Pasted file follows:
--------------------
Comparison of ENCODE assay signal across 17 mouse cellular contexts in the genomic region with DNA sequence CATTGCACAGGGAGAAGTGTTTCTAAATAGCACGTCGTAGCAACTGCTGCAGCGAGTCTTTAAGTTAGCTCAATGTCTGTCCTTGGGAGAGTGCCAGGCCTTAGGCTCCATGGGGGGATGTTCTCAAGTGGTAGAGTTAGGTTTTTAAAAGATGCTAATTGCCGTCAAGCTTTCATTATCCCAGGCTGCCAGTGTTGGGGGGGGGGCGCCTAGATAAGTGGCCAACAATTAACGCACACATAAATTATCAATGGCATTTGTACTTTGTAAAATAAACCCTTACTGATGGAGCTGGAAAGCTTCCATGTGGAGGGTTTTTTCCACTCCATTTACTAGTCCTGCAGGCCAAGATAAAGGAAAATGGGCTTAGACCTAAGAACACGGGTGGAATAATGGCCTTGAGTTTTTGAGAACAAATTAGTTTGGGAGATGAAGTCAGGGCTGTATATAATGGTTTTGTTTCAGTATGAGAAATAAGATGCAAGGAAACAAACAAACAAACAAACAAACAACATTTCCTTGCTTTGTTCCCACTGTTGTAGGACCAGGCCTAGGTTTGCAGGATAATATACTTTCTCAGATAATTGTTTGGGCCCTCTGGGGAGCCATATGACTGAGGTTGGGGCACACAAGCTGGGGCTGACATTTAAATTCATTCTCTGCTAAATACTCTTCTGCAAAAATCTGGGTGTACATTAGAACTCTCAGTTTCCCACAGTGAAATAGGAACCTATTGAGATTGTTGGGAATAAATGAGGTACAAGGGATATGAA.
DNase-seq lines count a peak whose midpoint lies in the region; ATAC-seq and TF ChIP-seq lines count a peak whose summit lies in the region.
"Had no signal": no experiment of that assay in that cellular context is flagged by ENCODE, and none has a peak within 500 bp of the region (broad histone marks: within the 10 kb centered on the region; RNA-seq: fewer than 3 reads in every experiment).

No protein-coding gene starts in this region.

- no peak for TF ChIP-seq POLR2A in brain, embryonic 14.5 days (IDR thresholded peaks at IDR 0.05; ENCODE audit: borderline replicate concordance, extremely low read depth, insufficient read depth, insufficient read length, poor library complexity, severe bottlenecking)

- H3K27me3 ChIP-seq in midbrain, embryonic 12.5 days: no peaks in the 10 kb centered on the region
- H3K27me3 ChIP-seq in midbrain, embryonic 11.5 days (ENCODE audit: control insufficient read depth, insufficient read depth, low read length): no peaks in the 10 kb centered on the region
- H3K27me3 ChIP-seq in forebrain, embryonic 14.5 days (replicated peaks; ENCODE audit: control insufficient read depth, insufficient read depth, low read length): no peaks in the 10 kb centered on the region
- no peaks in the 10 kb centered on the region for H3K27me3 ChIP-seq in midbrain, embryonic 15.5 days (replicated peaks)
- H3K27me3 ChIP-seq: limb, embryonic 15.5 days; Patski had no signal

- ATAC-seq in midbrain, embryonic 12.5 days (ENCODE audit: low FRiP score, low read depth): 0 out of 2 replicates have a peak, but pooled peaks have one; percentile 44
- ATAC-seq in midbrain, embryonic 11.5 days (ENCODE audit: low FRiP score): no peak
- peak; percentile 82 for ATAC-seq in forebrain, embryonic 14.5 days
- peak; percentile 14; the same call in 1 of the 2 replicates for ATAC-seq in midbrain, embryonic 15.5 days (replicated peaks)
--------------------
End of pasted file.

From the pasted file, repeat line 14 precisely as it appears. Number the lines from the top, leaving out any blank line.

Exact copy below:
- peak; percentile 14; the same call in 1 of the 2 replicates for ATAC-seq in midbrain, embryonic 15.5 days (replicated peaks)